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Médicalisation préhospitalière héliportée et agressions cérébrales secondaires d'origine systémique chez les traumatisés craniocérébraux graves [Prehospital air ambulance and systemic secondary cerebral damage in severe craniocerebral injuries]
Annales Françaises d'Anesthésie et de Réanimation
Advanced supportive therapy at the site of the accident, associated with direct transfer to a trauma centre increases survival and reduces morbidity rates. Patients with severe head injury, especially those with multiple injuries, often arrive in the emergency department with potentially causes of serious secondary systemic insults to the already injured brain, such as acute anemia (Hematocrit < or = 30%), hypotension (systolic arterial pressure (Pasys) < or = 95 mmHg, 12.7 kPa), hypercapnia (Paco2 > or = 45 mmHg, 6 kPa) and/or hypoxemia (Pao2 < or = 65 mmHg, 8.7 kPa). The incidence of such insults and their impact on mortality were studied in a group of 51 consecutive adults suffering from non penetrating severe head injury (Glasgow score < or = 8, mean age 31 +/- 17 yrs) rescued by a medicalized helicopter. Each patient received medical care on the site of the accident by an anaesthesiologist of a university hospital (UH) complying with an advanced trauma life support protocol including intubation, hyperventilation with FiO2 = 1, restoration of an adequate Pasys and direct transportation to the UH. Mean delay from call to arrival of the rescue team on the site was 15 +/- 5 min. Mean scene time was 32 +/- 10 min in cases not requiring extrication. Nineteen patients (Group I) were admitted without secondary systemic insults to the brain, 13 with isolated head injury, and 6 with multiple injuries, with a low Glasgow Outcome Score (GOS 1-3) of 42% at 3 months. In 32 patients (Group II), despite advanced supportive measures at the scene of the accident and during transportation, one or more secondary systemic insults to the brain were detected upon arrival at the emergency room, one with isolated head injury, 31 with multiple injuries, with a bad GOS of 72% at 3 months. We conclude that: 1) advanced trauma life support prevents from secondary systemic insults in the great majority of isolated severe head injured patients. 2) secondary systemic insults to the already injured brain are frequent in patients with multiple injuries and are difficult to avoid despite rapid aeromedical trauma care, 3) secondary systemic insults to the brain have a catastrophic impact on the outcome of severely head injured patients.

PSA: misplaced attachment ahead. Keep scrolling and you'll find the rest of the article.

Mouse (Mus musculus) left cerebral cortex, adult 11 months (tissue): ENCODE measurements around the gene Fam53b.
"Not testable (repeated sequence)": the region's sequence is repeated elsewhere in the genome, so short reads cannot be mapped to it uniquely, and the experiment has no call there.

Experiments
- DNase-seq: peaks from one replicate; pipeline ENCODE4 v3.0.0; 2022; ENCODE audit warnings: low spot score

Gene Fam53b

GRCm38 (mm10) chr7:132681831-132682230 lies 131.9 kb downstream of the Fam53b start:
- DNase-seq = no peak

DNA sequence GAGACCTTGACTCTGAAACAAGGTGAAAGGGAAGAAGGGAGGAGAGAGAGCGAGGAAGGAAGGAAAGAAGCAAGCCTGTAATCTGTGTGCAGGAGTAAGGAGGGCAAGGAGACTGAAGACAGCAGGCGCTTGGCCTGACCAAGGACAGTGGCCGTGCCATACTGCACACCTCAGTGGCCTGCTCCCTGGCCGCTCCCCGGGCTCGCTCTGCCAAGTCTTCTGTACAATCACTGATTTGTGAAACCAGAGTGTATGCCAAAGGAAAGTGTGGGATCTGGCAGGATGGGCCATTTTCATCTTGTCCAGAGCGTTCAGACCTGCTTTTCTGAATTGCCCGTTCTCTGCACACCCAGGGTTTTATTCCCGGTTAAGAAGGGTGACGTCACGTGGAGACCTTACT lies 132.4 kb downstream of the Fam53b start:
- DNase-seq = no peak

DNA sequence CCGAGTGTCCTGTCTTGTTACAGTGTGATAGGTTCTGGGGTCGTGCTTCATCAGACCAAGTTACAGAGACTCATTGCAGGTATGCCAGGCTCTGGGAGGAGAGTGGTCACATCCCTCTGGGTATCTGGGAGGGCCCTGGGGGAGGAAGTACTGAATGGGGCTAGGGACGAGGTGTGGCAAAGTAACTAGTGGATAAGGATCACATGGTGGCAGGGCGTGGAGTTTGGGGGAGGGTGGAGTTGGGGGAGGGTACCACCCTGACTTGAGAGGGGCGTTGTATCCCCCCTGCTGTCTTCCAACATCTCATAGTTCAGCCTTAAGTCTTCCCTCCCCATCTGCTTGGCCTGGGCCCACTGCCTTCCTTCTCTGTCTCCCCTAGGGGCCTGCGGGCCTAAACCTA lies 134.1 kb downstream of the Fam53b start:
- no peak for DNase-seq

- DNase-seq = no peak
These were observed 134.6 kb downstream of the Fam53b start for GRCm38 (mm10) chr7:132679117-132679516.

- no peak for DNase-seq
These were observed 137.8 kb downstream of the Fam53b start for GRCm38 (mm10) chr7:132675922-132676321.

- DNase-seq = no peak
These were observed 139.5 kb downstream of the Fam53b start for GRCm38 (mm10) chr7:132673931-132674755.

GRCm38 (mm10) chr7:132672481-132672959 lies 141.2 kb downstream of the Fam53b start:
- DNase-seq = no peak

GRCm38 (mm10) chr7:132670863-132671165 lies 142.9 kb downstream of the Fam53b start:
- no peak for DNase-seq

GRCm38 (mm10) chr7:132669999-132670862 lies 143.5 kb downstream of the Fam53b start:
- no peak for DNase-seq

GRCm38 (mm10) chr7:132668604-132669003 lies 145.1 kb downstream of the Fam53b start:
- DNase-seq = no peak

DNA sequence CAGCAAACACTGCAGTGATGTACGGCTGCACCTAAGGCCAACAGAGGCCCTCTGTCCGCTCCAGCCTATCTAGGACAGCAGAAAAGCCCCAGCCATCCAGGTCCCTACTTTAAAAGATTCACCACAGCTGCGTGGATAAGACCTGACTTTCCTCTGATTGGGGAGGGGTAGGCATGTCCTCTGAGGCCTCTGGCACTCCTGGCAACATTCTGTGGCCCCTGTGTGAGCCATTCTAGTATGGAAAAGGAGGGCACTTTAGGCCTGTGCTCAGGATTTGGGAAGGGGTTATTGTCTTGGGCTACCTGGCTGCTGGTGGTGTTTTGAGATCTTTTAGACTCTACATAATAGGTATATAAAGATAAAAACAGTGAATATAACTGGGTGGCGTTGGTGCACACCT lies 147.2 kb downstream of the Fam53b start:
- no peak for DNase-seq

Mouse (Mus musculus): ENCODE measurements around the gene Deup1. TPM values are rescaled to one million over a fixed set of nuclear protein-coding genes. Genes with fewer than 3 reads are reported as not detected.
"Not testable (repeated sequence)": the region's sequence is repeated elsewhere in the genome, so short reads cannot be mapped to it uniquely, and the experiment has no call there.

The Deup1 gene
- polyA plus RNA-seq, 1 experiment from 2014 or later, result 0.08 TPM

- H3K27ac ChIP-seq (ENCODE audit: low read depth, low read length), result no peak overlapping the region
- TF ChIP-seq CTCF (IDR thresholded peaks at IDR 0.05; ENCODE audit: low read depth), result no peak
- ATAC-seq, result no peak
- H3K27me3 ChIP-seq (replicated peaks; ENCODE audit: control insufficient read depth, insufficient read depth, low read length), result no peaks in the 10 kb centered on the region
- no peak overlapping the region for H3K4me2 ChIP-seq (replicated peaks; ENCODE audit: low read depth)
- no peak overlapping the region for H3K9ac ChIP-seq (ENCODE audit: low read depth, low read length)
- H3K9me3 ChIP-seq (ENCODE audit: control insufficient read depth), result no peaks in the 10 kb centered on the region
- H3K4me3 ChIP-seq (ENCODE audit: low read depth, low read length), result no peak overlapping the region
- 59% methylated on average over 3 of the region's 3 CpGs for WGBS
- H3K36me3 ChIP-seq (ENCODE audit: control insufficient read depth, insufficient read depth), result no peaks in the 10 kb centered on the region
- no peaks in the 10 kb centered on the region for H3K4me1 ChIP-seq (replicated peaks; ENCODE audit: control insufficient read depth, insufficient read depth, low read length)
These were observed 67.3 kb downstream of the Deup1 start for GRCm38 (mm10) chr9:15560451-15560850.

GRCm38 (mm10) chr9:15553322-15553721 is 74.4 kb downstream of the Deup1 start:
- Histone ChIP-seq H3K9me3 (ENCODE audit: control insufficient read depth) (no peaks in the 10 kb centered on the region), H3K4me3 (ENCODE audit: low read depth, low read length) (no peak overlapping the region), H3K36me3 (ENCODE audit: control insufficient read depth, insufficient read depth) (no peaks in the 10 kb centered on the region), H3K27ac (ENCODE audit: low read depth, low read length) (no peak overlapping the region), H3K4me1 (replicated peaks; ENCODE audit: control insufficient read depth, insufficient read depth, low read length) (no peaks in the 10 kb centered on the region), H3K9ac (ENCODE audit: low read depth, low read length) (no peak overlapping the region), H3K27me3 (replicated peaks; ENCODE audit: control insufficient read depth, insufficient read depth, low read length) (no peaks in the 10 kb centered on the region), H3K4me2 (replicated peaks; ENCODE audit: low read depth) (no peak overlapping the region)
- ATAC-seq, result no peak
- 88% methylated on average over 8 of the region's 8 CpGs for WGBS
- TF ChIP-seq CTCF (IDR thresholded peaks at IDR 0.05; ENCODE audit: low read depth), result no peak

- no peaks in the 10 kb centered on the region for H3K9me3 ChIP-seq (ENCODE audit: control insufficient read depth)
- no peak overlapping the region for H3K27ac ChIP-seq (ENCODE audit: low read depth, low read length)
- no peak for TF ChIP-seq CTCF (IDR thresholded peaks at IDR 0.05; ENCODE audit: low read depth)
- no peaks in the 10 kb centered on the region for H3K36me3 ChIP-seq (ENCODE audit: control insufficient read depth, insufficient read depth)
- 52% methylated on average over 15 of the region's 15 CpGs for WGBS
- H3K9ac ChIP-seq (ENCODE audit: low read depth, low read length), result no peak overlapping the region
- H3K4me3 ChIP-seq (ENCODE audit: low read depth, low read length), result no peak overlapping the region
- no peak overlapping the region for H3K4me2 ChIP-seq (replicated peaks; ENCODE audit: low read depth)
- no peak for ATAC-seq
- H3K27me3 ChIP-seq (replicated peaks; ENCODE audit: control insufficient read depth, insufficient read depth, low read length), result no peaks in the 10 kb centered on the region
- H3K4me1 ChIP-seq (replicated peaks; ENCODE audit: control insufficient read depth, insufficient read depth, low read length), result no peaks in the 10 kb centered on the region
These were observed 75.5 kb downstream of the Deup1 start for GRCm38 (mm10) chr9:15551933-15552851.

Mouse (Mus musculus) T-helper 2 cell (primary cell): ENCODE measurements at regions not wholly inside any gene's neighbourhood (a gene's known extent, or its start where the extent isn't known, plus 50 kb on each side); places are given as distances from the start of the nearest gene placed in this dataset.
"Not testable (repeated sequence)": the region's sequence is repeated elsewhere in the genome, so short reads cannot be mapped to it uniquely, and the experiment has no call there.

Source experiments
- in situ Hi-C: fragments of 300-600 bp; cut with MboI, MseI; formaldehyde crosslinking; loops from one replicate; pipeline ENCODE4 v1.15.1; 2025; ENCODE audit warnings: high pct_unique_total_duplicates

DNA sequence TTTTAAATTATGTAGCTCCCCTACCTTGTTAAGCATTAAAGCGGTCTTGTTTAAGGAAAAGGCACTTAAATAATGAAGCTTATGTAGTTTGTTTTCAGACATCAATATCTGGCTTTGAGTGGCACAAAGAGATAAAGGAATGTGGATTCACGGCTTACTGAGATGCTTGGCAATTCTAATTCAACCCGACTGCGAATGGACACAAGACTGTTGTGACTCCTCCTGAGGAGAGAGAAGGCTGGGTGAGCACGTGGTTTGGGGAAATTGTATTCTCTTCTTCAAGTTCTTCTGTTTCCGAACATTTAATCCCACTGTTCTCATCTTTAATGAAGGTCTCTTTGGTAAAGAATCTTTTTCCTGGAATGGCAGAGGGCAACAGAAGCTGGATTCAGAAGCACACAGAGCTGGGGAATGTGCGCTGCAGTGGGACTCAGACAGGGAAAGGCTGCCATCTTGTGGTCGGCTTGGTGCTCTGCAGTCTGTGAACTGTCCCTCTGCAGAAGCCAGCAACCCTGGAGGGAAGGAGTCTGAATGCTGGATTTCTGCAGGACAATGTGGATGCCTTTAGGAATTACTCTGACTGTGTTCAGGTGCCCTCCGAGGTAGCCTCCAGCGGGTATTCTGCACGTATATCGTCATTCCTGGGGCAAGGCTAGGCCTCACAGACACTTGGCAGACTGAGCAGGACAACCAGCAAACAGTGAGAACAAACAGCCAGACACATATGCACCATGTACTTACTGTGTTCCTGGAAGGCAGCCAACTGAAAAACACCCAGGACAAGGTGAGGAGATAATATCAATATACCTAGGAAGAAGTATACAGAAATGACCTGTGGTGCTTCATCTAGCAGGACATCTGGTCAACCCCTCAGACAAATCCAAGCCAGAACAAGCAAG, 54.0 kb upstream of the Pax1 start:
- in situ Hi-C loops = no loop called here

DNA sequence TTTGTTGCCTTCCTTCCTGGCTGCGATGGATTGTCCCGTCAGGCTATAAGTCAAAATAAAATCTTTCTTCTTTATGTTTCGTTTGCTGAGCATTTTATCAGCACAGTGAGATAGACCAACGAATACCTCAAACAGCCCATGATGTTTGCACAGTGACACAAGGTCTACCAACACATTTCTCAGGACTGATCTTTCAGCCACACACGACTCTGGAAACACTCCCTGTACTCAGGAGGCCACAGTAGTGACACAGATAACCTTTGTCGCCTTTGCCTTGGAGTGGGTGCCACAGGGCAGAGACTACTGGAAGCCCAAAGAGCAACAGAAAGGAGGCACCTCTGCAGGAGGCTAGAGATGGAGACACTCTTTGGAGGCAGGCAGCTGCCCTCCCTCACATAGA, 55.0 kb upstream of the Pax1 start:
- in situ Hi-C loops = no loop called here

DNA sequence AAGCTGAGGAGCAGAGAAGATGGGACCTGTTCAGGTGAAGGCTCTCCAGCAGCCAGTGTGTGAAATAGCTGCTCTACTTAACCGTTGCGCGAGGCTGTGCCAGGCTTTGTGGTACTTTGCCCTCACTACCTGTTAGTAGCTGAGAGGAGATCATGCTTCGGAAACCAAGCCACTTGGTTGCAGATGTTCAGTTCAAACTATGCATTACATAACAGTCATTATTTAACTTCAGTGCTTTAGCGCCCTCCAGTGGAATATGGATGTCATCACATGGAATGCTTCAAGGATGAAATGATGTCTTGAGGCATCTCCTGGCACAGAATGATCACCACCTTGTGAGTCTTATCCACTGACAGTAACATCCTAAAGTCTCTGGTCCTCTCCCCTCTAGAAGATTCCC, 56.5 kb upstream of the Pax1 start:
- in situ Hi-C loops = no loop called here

Adolescent, Adult, Air Ambulances, Anemia/etiology, Anemia/physiopathology, Anoxia/etiology, Anoxia/physiopathology, Brain Injuries/complications, Brain Injuries/physiopathology, Female, Follow-Up Studies, Glasgow Coma Scale, Humans, Hypercapnia/etiology, Hypercapnia/physiopathology, Hypotension/etiology, Hypotension/physiopathology, Male, Middle Aged, Prognosis, Transportation of Patients
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